Deleted Scene #2
“He’s going to be a handful,” Patsy Walker said to her friend Sally Beelock as she filled the tea-pot. “You’ll have trouble with him.”
Sally pulled a face. “You don’t need to tell me that,” she said. “He’s already talking about coming home and the stupid idiot can’t even stand up without help yet.”
“He’s improving though, yes?” Patsy asked.
“Yes, definitely. And it’s only been a week. They say that he needs to keep trying to move everything, his arm, his fingers, his leg, and the more he does that the more it’ll help.” She sighed. “They don’t know if it’ll all come back properly, but they say there’s a good chance.”
Patsy passed her a mug of tea and sat down opposite her at the kitchen table where she could see in to the shop. There weren’t any customers at the moment, but the early autumn day was warm and she had the outside door propped open as usual, so the bell wouldn’t ring if anyone came in and she had to keep an eye out.
“How are you managing?” she asked Sally. “It must have been a shock. He’s only what, thirty?”
“Thirty-three,” Sally said absently. “Yes. I thought that was curtains for him to be honest, Pat. Jimmy came down to get me at Carsters once the ambulance had gone. He didn’t tell me much, just said I should get into the hospital. Apparently he was unconscious, pretty much.”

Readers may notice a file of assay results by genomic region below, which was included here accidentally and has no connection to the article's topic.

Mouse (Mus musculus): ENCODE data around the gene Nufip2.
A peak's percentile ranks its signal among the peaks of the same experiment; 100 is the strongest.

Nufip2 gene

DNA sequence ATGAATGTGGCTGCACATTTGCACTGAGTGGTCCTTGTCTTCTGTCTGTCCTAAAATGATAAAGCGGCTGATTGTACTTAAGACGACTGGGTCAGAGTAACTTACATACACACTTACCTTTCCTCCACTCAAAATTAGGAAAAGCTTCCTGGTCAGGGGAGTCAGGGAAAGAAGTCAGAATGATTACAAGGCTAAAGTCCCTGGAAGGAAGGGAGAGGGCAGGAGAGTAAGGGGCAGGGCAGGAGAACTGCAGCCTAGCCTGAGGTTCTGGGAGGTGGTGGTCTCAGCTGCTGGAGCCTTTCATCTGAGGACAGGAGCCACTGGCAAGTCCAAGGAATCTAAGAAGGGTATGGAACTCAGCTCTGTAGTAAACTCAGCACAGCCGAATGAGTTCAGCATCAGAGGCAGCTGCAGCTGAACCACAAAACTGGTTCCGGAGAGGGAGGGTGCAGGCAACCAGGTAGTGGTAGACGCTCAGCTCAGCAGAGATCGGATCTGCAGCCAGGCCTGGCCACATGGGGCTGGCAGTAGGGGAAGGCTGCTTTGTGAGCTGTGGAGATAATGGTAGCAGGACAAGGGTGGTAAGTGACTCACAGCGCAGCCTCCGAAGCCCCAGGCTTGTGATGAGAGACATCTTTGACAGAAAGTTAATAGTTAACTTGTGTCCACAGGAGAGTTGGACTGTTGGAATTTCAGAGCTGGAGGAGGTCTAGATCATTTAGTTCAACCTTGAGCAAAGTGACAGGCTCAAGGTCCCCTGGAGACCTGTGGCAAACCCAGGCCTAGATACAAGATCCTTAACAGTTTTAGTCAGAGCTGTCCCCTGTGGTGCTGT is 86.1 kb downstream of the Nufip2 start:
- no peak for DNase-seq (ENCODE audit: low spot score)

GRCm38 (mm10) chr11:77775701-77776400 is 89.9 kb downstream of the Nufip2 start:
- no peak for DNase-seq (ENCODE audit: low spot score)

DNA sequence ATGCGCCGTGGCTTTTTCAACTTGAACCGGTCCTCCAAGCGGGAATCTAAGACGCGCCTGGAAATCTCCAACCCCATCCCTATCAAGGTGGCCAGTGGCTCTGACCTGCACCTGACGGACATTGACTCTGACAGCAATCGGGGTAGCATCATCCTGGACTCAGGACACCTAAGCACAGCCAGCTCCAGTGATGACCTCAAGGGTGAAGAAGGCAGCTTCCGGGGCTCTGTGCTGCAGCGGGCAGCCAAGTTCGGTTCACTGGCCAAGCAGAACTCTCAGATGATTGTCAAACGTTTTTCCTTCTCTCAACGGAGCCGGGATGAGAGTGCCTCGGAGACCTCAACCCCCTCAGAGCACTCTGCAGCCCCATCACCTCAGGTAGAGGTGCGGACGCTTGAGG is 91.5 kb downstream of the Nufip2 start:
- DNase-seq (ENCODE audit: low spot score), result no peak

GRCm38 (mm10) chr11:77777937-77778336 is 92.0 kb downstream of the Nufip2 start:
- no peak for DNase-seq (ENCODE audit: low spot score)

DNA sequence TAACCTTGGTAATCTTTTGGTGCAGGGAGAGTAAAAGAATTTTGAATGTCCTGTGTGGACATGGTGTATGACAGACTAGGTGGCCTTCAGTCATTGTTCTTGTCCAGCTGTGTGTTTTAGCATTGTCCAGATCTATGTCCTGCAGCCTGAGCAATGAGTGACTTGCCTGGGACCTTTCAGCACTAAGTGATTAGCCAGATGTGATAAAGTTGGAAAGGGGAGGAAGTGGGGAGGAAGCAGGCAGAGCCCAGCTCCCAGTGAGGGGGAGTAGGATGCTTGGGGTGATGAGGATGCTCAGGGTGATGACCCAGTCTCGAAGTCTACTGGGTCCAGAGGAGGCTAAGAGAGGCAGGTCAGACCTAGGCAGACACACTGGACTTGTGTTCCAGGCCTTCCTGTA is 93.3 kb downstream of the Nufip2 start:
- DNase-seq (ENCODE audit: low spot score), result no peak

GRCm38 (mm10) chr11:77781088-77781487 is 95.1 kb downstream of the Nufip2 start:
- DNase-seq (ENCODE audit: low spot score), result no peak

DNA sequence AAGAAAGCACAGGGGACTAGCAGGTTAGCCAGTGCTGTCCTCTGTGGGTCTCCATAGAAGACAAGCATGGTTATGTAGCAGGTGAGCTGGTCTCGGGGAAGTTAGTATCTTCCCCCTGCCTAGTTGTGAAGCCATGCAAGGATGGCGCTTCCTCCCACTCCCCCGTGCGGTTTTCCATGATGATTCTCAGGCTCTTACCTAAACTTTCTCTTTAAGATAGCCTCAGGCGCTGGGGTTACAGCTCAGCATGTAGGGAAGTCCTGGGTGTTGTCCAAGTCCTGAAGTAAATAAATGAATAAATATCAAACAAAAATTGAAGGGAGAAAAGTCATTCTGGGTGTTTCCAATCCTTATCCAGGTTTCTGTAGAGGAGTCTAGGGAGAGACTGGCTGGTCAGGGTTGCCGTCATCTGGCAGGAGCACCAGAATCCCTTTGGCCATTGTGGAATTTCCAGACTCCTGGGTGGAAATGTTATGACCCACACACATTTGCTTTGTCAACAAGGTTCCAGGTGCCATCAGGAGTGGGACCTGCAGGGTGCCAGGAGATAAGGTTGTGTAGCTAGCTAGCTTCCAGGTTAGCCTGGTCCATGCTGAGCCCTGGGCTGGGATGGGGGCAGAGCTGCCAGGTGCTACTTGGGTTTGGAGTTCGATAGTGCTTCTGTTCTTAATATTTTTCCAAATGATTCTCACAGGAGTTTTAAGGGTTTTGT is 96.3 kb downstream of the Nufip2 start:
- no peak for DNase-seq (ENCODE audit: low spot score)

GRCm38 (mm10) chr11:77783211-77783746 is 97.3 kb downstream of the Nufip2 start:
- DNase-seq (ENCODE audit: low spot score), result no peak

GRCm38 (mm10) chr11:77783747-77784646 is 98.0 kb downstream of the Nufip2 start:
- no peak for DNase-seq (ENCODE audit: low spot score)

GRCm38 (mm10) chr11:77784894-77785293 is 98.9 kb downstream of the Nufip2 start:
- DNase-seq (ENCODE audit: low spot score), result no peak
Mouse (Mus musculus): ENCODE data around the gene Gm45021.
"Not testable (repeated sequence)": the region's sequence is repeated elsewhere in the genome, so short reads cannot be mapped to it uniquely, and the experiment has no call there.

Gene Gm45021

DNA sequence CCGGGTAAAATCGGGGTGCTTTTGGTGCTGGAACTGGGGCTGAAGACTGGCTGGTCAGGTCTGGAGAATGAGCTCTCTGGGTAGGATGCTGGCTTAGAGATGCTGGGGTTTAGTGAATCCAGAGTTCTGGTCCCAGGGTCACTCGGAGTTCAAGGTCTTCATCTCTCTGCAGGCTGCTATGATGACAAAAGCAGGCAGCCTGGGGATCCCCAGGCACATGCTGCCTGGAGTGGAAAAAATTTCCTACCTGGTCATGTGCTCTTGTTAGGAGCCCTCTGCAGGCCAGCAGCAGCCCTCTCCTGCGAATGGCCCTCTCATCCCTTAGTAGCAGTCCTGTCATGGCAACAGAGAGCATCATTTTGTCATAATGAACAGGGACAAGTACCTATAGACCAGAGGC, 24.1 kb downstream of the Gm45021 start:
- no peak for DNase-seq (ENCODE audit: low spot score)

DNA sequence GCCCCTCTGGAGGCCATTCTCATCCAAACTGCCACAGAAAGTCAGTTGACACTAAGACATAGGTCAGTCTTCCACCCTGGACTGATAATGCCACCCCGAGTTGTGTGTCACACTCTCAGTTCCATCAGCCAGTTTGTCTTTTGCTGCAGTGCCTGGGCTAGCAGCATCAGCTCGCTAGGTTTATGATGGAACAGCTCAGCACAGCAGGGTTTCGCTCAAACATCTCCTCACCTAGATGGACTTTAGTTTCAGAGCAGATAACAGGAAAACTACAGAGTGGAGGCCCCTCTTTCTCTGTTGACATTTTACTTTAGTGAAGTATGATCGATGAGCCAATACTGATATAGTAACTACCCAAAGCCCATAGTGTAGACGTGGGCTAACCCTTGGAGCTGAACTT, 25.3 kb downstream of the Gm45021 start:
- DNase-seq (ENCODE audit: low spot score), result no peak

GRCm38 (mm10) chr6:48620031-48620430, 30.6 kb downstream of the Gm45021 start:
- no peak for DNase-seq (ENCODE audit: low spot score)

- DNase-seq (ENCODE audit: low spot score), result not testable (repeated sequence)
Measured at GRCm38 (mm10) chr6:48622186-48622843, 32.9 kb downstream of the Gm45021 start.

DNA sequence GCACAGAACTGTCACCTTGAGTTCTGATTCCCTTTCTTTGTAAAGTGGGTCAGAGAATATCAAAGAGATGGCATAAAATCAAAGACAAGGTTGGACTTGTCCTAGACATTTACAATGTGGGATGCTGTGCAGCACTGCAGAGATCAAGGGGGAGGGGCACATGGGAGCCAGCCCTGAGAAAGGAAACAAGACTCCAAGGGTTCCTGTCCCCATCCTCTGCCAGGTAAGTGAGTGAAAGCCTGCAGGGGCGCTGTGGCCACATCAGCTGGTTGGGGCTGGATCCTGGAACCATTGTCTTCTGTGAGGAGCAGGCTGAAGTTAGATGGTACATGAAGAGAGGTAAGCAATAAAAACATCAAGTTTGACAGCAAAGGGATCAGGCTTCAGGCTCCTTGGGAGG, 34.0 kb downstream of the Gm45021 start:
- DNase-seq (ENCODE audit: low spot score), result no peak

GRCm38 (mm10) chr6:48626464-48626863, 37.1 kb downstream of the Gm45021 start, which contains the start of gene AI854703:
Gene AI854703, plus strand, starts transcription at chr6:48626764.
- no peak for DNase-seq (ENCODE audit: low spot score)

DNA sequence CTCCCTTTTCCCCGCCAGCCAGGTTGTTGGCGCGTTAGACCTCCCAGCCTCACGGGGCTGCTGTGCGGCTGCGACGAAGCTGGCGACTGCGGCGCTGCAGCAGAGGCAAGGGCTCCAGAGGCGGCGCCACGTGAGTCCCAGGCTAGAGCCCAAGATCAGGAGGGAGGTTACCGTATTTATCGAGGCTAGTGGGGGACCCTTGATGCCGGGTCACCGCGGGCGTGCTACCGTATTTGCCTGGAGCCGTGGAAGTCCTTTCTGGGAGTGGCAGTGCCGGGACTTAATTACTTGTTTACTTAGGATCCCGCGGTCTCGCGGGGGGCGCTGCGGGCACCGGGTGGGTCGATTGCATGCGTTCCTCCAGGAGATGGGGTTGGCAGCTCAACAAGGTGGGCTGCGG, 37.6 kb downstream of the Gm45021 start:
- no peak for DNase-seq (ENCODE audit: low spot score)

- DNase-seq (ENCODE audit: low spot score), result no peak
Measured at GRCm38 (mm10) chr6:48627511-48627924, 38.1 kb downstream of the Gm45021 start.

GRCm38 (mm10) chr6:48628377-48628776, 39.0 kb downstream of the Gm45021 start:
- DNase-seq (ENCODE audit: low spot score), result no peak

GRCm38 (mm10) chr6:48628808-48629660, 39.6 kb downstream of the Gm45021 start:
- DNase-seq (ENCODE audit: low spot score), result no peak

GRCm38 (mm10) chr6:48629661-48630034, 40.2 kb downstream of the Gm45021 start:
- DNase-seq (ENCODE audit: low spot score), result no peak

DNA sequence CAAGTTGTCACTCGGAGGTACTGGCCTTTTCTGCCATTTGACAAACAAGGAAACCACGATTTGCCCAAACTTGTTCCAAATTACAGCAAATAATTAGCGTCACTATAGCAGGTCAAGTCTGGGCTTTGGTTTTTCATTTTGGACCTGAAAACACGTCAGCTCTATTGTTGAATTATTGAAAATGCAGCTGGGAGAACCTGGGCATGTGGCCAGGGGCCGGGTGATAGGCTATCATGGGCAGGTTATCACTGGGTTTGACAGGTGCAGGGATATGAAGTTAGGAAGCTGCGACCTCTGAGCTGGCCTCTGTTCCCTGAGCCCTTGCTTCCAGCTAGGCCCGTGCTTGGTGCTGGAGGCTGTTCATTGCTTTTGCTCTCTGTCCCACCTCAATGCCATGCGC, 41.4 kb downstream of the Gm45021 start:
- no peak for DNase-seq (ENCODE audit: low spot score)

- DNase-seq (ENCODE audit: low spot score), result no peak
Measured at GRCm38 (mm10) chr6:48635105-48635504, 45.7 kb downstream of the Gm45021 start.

Patsy patted her hand. “Well, he’s going to be fine, love. You’ll see. Look at Roger Chedzoy. He had a stroke four years ago and you’d never really know to look at him now.”
“He’s sixty-three though,” Sally said. “I mean, there’s never a good age, is there? But Laurie’s so young.”
Patsy nodded. “And that means he’s got more fight in him and he’ll get over it quickly. You’ll see.”
“What do you mean, I can’t go home?” Laurie was almost crying with frustration. “I can go home if I like!”
Sally glared at him. “And how are you going to get up and down the stairs? Or even down the hall to the bathroom?” she said. “And wash when you get there? And turn over properly in bed? And what happens if you actually fall out of bed in the night and can’t get up? And come to that, who’s going to take you home, you idiot? You can’t drive!”
He glared back. “I thought that you might!”
“No! Not me!” her glaring was so much better than his.
He pushed against the pillows, but because he was unable to brace properly with his weak leg, he couldn’t make himself sit up any further. She stood up and hauled him forward with competent strength, shoving more pillows behind him to support his bad arm and shoulder. Damn her.
When she sat back down, he lowered his gaze to his lap. His hand lay across his legs, curled and useless. He imagined moving his fingers and he felt it happening in his head. But in his lap, they lay dead and still, obvious betrayers of his helplessness.
“Laurie…,” her voice was kind. “You need to stay in here for a bit and let them help you. They say at least some of the use of the your arm and your leg should come back quite quickly, specially if you work at it. And then we can get you back home.”